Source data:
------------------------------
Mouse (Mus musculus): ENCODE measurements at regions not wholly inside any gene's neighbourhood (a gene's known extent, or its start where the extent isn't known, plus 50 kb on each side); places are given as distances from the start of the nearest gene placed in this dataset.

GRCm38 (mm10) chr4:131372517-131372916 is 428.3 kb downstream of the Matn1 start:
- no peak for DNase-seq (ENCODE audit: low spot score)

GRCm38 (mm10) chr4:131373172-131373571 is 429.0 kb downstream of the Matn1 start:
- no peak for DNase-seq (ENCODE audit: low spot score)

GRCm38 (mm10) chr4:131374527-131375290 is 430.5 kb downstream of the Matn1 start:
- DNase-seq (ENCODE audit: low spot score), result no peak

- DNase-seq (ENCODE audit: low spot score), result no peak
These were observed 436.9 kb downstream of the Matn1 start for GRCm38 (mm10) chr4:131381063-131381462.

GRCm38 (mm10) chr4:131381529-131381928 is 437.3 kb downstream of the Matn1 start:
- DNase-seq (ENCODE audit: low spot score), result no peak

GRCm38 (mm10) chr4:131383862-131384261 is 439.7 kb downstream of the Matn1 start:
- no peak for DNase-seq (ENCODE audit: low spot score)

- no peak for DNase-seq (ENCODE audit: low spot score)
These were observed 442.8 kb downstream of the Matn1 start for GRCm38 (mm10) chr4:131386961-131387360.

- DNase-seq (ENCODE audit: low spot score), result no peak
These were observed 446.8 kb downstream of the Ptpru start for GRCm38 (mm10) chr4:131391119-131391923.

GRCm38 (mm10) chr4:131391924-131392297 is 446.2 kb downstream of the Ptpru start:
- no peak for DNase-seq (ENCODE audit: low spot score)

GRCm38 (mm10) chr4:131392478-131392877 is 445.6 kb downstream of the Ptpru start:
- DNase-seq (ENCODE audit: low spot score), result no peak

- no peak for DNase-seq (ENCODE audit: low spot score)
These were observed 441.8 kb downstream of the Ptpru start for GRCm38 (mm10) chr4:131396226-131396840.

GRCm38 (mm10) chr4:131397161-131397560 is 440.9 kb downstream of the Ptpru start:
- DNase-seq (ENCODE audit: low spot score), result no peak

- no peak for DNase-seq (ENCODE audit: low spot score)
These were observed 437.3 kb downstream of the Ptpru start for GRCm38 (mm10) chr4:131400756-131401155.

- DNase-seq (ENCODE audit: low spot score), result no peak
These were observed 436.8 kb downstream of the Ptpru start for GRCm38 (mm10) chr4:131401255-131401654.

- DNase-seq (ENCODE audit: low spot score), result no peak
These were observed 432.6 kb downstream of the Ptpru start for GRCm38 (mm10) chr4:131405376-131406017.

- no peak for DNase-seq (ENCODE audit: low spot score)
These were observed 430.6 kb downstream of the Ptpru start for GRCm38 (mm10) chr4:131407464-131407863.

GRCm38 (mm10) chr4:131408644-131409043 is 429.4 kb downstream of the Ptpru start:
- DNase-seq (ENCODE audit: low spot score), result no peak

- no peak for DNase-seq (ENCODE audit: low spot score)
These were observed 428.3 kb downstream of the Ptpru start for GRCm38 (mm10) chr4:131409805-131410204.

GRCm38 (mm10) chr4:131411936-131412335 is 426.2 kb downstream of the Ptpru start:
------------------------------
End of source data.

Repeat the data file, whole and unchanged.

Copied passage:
Mouse (Mus musculus): ENCODE measurements at regions not wholly inside any gene's neighbourhood (a gene's known extent, or its start where the extent isn't known, plus 50 kb on each side); places are given as distances from the start of the nearest gene placed in this dataset.

GRCm38 (mm10) chr4:131372517-131372916 is 428.3 kb downstream of the Matn1 start:
- no peak for DNase-seq (ENCODE audit: low spot score)

GRCm38 (mm10) chr4:131373172-131373571 is 429.0 kb downstream of the Matn1 start:
- no peak for DNase-seq (ENCODE audit: low spot score)

GRCm38 (mm10) chr4:131374527-131375290 is 430.5 kb downstream of the Matn1 start:
- DNase-seq (ENCODE audit: low spot score), result no peak

- DNase-seq (ENCODE audit: low spot score), result no peak
These were observed 436.9 kb downstream of the Matn1 start for GRCm38 (mm10) chr4:131381063-131381462.

GRCm38 (mm10) chr4:131381529-131381928 is 437.3 kb downstream of the Matn1 start:
- DNase-seq (ENCODE audit: low spot score), result no peak

GRCm38 (mm10) chr4:131383862-131384261 is 439.7 kb downstream of the Matn1 start:
- no peak for DNase-seq (ENCODE audit: low spot score)

- no peak for DNase-seq (ENCODE audit: low spot score)
These were observed 442.8 kb downstream of the Matn1 start for GRCm38 (mm10) chr4:131386961-131387360.

- DNase-seq (ENCODE audit: low spot score), result no peak
These were observed 446.8 kb downstream of the Ptpru start for GRCm38 (mm10) chr4:131391119-131391923.

GRCm38 (mm10) chr4:131391924-131392297 is 446.2 kb downstream of the Ptpru start:
- no peak for DNase-seq (ENCODE audit: low spot score)

GRCm38 (mm10) chr4:131392478-131392877 is 445.6 kb downstream of the Ptpru start:
- DNase-seq (ENCODE audit: low spot score), result no peak

- no peak for DNase-seq (ENCODE audit: low spot score)
These were observed 441.8 kb downstream of the Ptpru start for GRCm38 (mm10) chr4:131396226-131396840.

GRCm38 (mm10) chr4:131397161-131397560 is 440.9 kb downstream of the Ptpru start:
- DNase-seq (ENCODE audit: low spot score), result no peak

- no peak for DNase-seq (ENCODE audit: low spot score)
These were observed 437.3 kb downstream of the Ptpru start for GRCm38 (mm10) chr4:131400756-131401155.

- DNase-seq (ENCODE audit: low spot score), result no peak
These were observed 436.8 kb downstream of the Ptpru start for GRCm38 (mm10) chr4:131401255-131401654.

- DNase-seq (ENCODE audit: low spot score), result no peak
These were observed 432.6 kb downstream of the Ptpru start for GRCm38 (mm10) chr4:131405376-131406017.

- no peak for DNase-seq (ENCODE audit: low spot score)
These were observed 430.6 kb downstream of the Ptpru start for GRCm38 (mm10) chr4:131407464-131407863.

GRCm38 (mm10) chr4:131408644-131409043 is 429.4 kb downstream of the Ptpru start:
- DNase-seq (ENCODE audit: low spot score), result no peak

- no peak for DNase-seq (ENCODE audit: low spot score)
These were observed 428.3 kb downstream of the Ptpru start for GRCm38 (mm10) chr4:131409805-131410204.

GRCm38 (mm10) chr4:131411936-131412335 is 426.2 kb downstream of the Ptpru start: